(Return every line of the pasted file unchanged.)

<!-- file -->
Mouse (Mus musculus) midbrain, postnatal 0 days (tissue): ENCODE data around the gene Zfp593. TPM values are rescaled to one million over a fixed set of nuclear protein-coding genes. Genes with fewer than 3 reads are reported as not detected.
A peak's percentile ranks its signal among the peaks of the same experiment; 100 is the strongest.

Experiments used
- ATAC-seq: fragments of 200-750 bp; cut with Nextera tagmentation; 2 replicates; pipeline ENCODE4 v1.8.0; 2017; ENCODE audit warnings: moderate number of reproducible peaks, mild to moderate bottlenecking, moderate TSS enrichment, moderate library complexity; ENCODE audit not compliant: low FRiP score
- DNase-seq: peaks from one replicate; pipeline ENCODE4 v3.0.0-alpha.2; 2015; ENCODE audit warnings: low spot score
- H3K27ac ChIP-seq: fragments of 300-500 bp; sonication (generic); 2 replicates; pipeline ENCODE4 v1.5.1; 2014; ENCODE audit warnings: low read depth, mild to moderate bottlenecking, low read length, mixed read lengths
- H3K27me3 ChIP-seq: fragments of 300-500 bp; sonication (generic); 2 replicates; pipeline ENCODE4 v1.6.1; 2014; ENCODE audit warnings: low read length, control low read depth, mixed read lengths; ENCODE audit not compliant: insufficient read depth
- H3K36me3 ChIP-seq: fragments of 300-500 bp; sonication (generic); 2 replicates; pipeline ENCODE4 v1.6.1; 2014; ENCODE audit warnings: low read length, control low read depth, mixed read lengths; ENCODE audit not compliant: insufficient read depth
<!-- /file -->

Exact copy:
Mouse (Mus musculus) midbrain, postnatal 0 days (tissue): ENCODE data around the gene Zfp593. TPM values are rescaled to one million over a fixed set of nuclear protein-coding genes. Genes with fewer than 3 reads are reported as not detected.
A peak's percentile ranks its signal among the peaks of the same experiment; 100 is the strongest.

Experiments used
- ATAC-seq: fragments of 200-750 bp; cut with Nextera tagmentation; 2 replicates; pipeline ENCODE4 v1.8.0; 2017; ENCODE audit warnings: moderate number of reproducible peaks, mild to moderate bottlenecking, moderate TSS enrichment, moderate library complexity; ENCODE audit not compliant: low FRiP score
- DNase-seq: peaks from one replicate; pipeline ENCODE4 v3.0.0-alpha.2; 2015; ENCODE audit warnings: low spot score
- H3K27ac ChIP-seq: fragments of 300-500 bp; sonication (generic); 2 replicates; pipeline ENCODE4 v1.5.1; 2014; ENCODE audit warnings: low read depth, mild to moderate bottlenecking, low read length, mixed read lengths
- H3K27me3 ChIP-seq: fragments of 300-500 bp; sonication (generic); 2 replicates; pipeline ENCODE4 v1.6.1; 2014; ENCODE audit warnings: low read length, control low read depth, mixed read lengths; ENCODE audit not compliant: insufficient read depth
- H3K36me3 ChIP-seq: fragments of 300-500 bp; sonication (generic); 2 replicates; pipeline ENCODE4 v1.6.1; 2014; ENCODE audit warnings: low read length, control low read depth, mixed read lengths; ENCODE audit not compliant: insufficient read depth